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Sir Winston Leonard Spencer-Churchill (1874 - 1965) The Second World War

Volume two (1949) Their finest hour Moral of the Work - In War: Resolution – In Defeat: Defiance – In Victory: Magnanimity – In Peace: Goodwill
Theme of the Volume How the british people held the fort alone till those who hitherto had been half blind were half ready
Book I The Fall of France Chapter VII BACK TO FRANCE June 4--June 12

The first list comprised half a million .30 calibre rifles out of two million manufactured in 1917 and 1918 and stored in grease for more than twenty years. For these there were about 250 cartridges apiece. There were 900 'soixante-quinze' field guns, with a million rounds, 80,000 machine-guns, and various other items. In his excellent book Mr. Stettinius says : “Since every hour counted, it was decided that the Army should sell (for thirty-seven million dollars) everything on the list to one concern, which could in turn resell immediately to the British and French.”

Prime Minister to Mr, Mackenzie King 5.VI.40 British situation vastly improved by miraculous evacuation of B.E.F., which gives us an army in the Island more than capable, when re-equipped, of coping with any invading force likely to be landed. Also evacuation was a main trial of strength between British and German Air Forces. Germans have been unable to prevent evacuation, though largely superior in numbers, and have suffered at least three times our loss. For technical reasons, British Air Force would have many more advantages in defending the air above the Island than in operating overseas. Principal remaining danger is of course air [craft] factories, but if our air defence is so strong that enemy can only come on dark nights precision will not be easy. I therefore feel solid confidence in British ability to continue the war, defend the Island and the Empire, and maintain the blockade. I do not know whether it will be possible to keep France in the war or not. I hope they will, even at the worst, maintain a gigantic guerrilla. We are reconstituting the B.E.F. out of other units. We must be careful not to let Americans view too complacently prospect of a British collapse, out of which they would get the British Fleet and the guardianship of the British Empire, minus Great Britain. If United States were in the war and England [were] conquered locally, it would be natural that events should follow the above course. But if America continued neutral, and we were overpowered, I cannot tell what policy might be adopted by a pro-German administration such as would undoubtedly be set up.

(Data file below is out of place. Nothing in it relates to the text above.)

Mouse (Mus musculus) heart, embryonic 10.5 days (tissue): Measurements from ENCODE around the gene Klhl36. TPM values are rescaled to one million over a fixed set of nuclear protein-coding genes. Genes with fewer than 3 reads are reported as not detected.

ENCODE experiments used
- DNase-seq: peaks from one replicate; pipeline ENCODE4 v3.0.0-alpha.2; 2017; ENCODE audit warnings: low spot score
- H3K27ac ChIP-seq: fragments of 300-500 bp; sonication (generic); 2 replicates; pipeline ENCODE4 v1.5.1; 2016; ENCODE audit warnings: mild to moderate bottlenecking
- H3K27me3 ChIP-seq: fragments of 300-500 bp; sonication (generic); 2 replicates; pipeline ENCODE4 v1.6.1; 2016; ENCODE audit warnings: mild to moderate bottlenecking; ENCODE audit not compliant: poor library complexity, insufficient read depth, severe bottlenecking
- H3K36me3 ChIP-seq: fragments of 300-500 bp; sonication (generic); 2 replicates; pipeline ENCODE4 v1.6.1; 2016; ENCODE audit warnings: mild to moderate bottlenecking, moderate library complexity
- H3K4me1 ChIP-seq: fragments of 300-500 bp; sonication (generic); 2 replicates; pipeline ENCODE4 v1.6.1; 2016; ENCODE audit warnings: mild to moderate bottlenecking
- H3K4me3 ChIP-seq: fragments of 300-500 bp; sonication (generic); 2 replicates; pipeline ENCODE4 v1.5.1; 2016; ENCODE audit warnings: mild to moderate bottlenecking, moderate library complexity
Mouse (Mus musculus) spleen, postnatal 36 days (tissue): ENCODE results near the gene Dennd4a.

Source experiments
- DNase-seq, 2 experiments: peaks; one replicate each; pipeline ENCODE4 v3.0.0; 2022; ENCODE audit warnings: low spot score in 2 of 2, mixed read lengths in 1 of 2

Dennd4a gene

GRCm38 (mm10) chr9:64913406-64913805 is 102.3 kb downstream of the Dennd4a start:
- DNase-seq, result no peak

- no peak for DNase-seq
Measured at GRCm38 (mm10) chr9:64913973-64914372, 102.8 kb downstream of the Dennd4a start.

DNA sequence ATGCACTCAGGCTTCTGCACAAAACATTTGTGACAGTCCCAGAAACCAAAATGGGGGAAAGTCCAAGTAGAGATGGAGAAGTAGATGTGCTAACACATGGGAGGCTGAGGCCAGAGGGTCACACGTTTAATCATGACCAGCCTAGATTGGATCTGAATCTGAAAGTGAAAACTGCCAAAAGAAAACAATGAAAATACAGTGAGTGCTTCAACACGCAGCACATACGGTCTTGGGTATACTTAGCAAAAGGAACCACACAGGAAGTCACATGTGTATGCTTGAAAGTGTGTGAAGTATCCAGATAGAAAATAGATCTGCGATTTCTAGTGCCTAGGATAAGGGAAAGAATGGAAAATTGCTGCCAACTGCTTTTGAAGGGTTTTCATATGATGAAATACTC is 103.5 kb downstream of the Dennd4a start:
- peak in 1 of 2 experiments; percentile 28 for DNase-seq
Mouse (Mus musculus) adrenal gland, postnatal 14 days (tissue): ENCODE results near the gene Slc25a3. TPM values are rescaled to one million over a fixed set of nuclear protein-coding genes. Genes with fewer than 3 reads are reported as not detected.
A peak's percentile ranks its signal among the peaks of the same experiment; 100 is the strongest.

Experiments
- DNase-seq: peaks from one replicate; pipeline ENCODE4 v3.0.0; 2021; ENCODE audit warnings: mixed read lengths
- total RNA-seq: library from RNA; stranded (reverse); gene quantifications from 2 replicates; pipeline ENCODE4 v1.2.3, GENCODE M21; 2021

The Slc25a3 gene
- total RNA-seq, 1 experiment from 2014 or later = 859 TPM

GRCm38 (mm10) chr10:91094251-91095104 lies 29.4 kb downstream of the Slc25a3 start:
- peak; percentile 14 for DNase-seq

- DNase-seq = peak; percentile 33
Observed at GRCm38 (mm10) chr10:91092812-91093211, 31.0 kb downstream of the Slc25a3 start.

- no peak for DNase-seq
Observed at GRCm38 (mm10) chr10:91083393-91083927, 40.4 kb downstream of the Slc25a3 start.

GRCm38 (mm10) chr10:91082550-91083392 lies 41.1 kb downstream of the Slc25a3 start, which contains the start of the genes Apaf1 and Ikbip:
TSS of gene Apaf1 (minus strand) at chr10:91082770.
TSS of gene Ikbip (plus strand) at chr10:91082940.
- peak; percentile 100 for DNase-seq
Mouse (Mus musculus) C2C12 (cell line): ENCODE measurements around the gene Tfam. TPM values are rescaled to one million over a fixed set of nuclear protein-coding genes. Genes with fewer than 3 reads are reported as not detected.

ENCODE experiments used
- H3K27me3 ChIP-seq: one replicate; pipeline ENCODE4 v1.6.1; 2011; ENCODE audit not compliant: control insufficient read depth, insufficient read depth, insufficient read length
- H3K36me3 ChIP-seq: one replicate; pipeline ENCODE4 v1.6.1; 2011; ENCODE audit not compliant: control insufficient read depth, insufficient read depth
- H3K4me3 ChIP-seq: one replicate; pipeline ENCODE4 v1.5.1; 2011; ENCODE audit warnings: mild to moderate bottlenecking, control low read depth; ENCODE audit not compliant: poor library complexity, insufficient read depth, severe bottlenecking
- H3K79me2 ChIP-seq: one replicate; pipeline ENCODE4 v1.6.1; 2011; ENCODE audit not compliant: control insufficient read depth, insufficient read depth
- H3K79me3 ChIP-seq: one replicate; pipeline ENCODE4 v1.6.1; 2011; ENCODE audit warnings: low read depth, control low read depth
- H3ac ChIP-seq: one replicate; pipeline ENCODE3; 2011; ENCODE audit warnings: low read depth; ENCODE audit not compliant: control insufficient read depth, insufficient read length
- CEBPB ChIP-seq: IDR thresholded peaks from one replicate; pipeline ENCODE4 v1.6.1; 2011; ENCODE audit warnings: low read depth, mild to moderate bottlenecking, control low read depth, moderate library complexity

Although President is our best friend, no practical help has [reached us] from the United States as yet. We have not expected them to send military aid, but they have not even sent any worthy contribution in destroyers or planes, or by a visit of a squadron of their Fleet to Southern Irish ports. Any pressure which you can apply in this direction would be invaluable.

Prime Minister to General Smuts 9.VI.40

We are of course doing all we can both from the air and by sending divisions as fast as they can be equipped to France. It would be wrong to send the bulk of our fighters to this battle, and when it was lost, as is probable, be left with no means of carrying on the war.

I see only one sure way through now, to wit, that Hitler should attack this country, and in so doing break his air weapon.

When I said that the French Army, fighting on, wherever it might be, could hold or wear out a hundred German divisions. General Weygand replied : “Even if that were so, they would still have another hundred to invade and conquer you. What would you do then?” On this I said that I was not a military expert, but that my technical advisers were of the opinion that the best method of dealing with a German invasion of the Island of Britain was to drown as many as possible on the way over and knock the others on the head as they crawled ashore. Weygand answered with a sad smile; “At any rate I must admit you have a very good anti-tank obstacle.”

But later that night Air Marshal Barratt reported that the French people near the airfields had dragged all kinds of country carts and lorries on to them, and that it had been impossible for the bombers to start on their mission.

Tags: Вторая мировая война, Черчилль
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